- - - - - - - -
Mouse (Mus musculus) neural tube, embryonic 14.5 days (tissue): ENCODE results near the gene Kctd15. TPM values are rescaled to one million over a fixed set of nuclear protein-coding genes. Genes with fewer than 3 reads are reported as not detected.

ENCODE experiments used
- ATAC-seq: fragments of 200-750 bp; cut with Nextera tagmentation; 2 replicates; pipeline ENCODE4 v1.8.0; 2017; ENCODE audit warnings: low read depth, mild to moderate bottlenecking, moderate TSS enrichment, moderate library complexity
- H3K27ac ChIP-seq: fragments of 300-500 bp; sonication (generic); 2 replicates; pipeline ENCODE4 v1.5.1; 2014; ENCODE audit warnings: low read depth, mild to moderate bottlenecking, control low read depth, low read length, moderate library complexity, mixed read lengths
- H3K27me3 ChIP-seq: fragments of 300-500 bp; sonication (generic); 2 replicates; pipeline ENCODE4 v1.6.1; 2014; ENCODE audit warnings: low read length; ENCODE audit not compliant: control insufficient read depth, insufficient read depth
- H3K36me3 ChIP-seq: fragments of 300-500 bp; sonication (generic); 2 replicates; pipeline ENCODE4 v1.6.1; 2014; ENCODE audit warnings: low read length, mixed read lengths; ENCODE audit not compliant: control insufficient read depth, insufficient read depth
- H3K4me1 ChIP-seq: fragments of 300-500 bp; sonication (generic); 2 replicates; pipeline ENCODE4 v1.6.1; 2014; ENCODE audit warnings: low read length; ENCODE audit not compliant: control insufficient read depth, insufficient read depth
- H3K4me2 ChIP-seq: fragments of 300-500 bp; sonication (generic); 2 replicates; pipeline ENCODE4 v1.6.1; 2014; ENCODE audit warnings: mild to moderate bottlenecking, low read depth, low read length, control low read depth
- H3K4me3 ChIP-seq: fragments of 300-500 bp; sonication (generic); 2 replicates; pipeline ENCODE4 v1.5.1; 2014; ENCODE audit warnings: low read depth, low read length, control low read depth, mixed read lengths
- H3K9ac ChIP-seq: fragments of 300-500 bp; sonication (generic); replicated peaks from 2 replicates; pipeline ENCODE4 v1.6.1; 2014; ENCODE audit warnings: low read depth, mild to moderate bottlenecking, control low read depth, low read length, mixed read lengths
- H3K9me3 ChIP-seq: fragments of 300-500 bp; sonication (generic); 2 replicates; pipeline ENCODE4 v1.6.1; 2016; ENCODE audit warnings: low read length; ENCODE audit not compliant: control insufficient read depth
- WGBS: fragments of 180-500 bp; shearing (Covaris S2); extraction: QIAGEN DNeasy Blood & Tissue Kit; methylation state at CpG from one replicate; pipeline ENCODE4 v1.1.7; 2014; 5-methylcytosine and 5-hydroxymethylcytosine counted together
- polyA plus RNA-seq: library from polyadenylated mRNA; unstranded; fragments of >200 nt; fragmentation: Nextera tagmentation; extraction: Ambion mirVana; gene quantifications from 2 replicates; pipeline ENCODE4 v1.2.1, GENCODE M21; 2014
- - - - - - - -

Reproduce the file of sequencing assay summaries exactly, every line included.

Mouse (Mus musculus) neural tube, embryonic 14.5 days (tissue): ENCODE results near the gene Kctd15. TPM values are rescaled to one million over a fixed set of nuclear protein-coding genes. Genes with fewer than 3 reads are reported as not detected.

ENCODE experiments used
- ATAC-seq: fragments of 200-750 bp; cut with Nextera tagmentation; 2 replicates; pipeline ENCODE4 v1.8.0; 2017; ENCODE audit warnings: low read depth, mild to moderate bottlenecking, moderate TSS enrichment, moderate library complexity
- H3K27ac ChIP-seq: fragments of 300-500 bp; sonication (generic); 2 replicates; pipeline ENCODE4 v1.5.1; 2014; ENCODE audit warnings: low read depth, mild to moderate bottlenecking, control low read depth, low read length, moderate library complexity, mixed read lengths
- H3K27me3 ChIP-seq: fragments of 300-500 bp; sonication (generic); 2 replicates; pipeline ENCODE4 v1.6.1; 2014; ENCODE audit warnings: low read length; ENCODE audit not compliant: control insufficient read depth, insufficient read depth
- H3K36me3 ChIP-seq: fragments of 300-500 bp; sonication (generic); 2 replicates; pipeline ENCODE4 v1.6.1; 2014; ENCODE audit warnings: low read length, mixed read lengths; ENCODE audit not compliant: control insufficient read depth, insufficient read depth
- H3K4me1 ChIP-seq: fragments of 300-500 bp; sonication (generic); 2 replicates; pipeline ENCODE4 v1.6.1; 2014; ENCODE audit warnings: low read length; ENCODE audit not compliant: control insufficient read depth, insufficient read depth
- H3K4me2 ChIP-seq: fragments of 300-500 bp; sonication (generic); 2 replicates; pipeline ENCODE4 v1.6.1; 2014; ENCODE audit warnings: mild to moderate bottlenecking, low read depth, low read length, control low read depth
- H3K4me3 ChIP-seq: fragments of 300-500 bp; sonication (generic); 2 replicates; pipeline ENCODE4 v1.5.1; 2014; ENCODE audit warnings: low read depth, low read length, control low read depth, mixed read lengths
- H3K9ac ChIP-seq: fragments of 300-500 bp; sonication (generic); replicated peaks from 2 replicates; pipeline ENCODE4 v1.6.1; 2014; ENCODE audit warnings: low read depth, mild to moderate bottlenecking, control low read depth, low read length, mixed read lengths
- H3K9me3 ChIP-seq: fragments of 300-500 bp; sonication (generic); 2 replicates; pipeline ENCODE4 v1.6.1; 2016; ENCODE audit warnings: low read length; ENCODE audit not compliant: control insufficient read depth
- WGBS: fragments of 180-500 bp; shearing (Covaris S2); extraction: QIAGEN DNeasy Blood & Tissue Kit; methylation state at CpG from one replicate; pipeline ENCODE4 v1.1.7; 2014; 5-methylcytosine and 5-hydroxymethylcytosine counted together
- polyA plus RNA-seq: library from polyadenylated mRNA; unstranded; fragments of >200 nt; fragmentation: Nextera tagmentation; extraction: Ambion mirVana; gene quantifications from 2 replicates; pipeline ENCODE4 v1.2.1, GENCODE M21; 2014